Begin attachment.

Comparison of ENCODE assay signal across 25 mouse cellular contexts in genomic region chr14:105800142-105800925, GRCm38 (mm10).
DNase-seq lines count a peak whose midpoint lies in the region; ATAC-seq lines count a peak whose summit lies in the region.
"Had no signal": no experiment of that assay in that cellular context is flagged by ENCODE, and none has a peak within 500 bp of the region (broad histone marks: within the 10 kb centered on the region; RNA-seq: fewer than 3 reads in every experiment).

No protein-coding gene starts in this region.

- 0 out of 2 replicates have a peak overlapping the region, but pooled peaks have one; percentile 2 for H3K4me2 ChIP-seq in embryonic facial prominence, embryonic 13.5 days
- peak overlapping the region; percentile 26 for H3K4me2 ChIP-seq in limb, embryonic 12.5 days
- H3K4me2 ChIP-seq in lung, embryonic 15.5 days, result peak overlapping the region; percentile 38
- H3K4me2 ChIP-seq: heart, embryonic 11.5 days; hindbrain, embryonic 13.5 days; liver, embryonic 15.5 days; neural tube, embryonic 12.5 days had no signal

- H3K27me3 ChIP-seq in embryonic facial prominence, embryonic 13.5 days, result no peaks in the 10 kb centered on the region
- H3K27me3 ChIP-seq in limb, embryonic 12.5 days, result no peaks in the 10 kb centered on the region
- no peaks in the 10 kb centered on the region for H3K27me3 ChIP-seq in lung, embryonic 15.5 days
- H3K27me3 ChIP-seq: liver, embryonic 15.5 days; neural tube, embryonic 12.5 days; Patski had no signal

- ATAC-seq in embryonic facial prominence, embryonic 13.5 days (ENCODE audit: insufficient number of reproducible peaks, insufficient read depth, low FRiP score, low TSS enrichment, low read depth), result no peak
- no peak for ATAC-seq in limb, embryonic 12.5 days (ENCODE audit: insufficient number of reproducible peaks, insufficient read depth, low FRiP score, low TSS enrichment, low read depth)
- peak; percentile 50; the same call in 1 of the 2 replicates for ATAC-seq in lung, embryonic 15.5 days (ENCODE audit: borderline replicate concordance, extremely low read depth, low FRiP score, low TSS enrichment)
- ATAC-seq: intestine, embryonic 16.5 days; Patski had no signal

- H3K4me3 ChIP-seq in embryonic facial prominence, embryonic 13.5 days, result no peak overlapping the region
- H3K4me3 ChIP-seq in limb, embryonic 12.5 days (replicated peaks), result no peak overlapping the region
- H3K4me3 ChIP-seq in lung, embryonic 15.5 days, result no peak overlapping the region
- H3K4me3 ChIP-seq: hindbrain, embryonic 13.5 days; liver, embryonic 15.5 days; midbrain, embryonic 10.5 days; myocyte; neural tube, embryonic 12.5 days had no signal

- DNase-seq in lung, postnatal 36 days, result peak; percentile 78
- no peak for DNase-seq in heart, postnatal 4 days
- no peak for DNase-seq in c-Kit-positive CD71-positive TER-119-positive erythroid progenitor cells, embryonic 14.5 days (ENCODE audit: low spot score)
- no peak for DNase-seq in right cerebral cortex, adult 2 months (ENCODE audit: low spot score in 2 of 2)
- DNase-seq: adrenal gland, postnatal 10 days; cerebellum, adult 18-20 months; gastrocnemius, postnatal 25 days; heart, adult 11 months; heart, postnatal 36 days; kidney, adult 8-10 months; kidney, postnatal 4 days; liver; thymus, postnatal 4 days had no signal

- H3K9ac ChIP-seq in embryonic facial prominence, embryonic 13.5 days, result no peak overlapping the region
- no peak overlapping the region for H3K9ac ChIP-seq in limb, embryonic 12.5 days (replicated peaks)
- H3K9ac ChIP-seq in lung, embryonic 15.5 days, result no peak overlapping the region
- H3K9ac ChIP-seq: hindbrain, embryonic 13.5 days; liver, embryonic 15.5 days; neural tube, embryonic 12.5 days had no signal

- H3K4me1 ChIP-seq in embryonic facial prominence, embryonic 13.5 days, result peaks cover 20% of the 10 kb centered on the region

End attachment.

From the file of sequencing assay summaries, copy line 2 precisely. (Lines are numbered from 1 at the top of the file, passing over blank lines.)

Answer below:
DNase-seq lines count a peak whose midpoint lies in the region; ATAC-seq lines count a peak whose summit lies in the region.